- Patatas Alioli (Potatoes in garlic, olive oil sauce)
- Berenejas con Miel (Eggplant with Honey)
Some of the well known bars and restaurants are:
The interiors are bright and on offer are traditional recipes with a modern twist, beautifully plated.
This is a family owned lively tapas bar, founded in 1939. It is located a few minutes walk from the Cathedral. It’s food pays tribute to Andalusia using fresh and local ingredients. The tapas menu is extensive and the quality is excellent.
This is one of the most popular tapas bars. It has won awards for many of its modern gastro tapas.
This is a modern looking bar with a menu full of traditional dishes prepared using modern techniques.
Located near the Giralda, Bar Pelayo has three seating areas, each decorated in different themes. The connection is through a vertical garden which is a visual delight.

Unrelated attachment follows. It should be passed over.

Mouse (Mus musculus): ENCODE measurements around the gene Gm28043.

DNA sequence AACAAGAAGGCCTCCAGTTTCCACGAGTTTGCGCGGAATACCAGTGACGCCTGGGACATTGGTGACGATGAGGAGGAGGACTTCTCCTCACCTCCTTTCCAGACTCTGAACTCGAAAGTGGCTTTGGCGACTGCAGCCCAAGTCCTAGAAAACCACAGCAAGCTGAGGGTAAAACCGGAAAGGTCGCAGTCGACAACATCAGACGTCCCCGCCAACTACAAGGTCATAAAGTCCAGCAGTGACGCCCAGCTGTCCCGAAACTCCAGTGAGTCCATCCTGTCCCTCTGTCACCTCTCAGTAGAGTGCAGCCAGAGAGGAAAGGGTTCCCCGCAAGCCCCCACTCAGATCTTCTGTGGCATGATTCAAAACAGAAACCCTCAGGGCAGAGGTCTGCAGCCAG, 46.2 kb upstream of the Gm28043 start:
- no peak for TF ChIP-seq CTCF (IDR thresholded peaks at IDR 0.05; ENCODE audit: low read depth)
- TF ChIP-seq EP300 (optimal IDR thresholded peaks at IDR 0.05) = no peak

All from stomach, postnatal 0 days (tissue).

Located near the Cathedral and housed in a former 1790 warehouse, this tapas and cocktail bar exudes a charming, chic feel owing to its sunshine filled central courtyard.The food is traditional with a flair for the modern and the cocktails are a delight in gastronomy.
Tapas cooking classes:
There are many cooking classes for visitors where authentic tapas making is taught. A market tour is included to give knowledge about the local ingredients. They require a few hours and there is a tasting session at the end.
Some of them are:
Sherry tasting in Seville:
Sherry is one of Seville’s favourite drinks. It is produced in south western Spain, in an area made up of 3 towns near the coast of Cádiz, known as the Sherry triangle. Palomino, Moscatel or Pedro Ximenez grapes are used to make Sherry. It is a fortified wine made by a process of blending and ageing.
The flavours range from very dry to very sweet and can be paired with different tapas or as an ingredient in cocktails. The bars in Seville offer a complete selection of Sherry wines. One can also visit Jerez de la Frontera which is an hour away from Seville and do the tasting at the Bodegas (wineries).